And now for the not-so-great-news, this sent in by a reader:
“Seen this? I Think it might shake things up further.
From the Chicago Tribune website:
Because of underwriting changes by giant investors Fannie Mae and Freddie Mac, plus new restrictions by private-mortgage insurers, getting a loan on a condo or refinancing one you own could prove tougher than you imagined.
For example, starting May 1, AIG United Guaranty, a private-mortgage insurer, no longer will write coverage on condos in hundreds of ZIP Codes that it designates as “declining” markets. Applicants’ credit scores, assets or equity stakes don’t matter. Even in the healthiest real estate markets, United Guaranty will require buyers to put at least a 10 percent down and will reject applications in buildings where more than 30 percent of the owners are investors.
“Even if you had an 800 FICO score and50 percent equity,” said Lipes, “you still might not be able to get a condo loan.” It depends on whether the underlying project can pass the underwriting tests, whether it is in a declining market and whether there is a lender “concentration” limit on it. Some large private mortgage lenders refuse to finance more than a set percentage of units in a single condo project to limit their exposure to possible losses.”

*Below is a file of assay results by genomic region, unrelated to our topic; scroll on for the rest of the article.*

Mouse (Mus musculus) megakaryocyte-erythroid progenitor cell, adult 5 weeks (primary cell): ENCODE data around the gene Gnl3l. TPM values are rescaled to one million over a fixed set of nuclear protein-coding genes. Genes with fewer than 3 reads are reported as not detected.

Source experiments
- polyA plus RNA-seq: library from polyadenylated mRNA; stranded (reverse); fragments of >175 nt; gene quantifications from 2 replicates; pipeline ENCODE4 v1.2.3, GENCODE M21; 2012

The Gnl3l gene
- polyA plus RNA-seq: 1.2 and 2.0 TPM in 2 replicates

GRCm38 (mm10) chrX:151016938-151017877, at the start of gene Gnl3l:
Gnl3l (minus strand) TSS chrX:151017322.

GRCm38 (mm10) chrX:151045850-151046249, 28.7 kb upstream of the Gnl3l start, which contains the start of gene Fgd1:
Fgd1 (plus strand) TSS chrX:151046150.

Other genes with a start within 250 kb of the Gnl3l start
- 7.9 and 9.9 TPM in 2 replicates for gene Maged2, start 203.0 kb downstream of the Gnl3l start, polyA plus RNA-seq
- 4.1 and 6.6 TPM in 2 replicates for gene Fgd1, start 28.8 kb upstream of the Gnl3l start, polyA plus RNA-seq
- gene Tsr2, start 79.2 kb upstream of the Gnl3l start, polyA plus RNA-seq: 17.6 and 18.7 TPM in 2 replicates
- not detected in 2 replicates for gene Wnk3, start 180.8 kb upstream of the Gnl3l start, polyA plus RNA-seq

But hey, on a macro level the CR thinks Roubini might be too pessimistic.
The Charlottesville area has its fair share of condos and condo conversions. The impact from the above may be far-reaching locally, especially in the context of the fact that there are fewer HUD-approved condo developments in the area. Without HUD approval, lending options are more limited; limited lending options may mean fewer approved buyers.
The market is starting to pick up; condos are yet to show their respective hands.
All real estate is local, but the money for the loans comes from all over.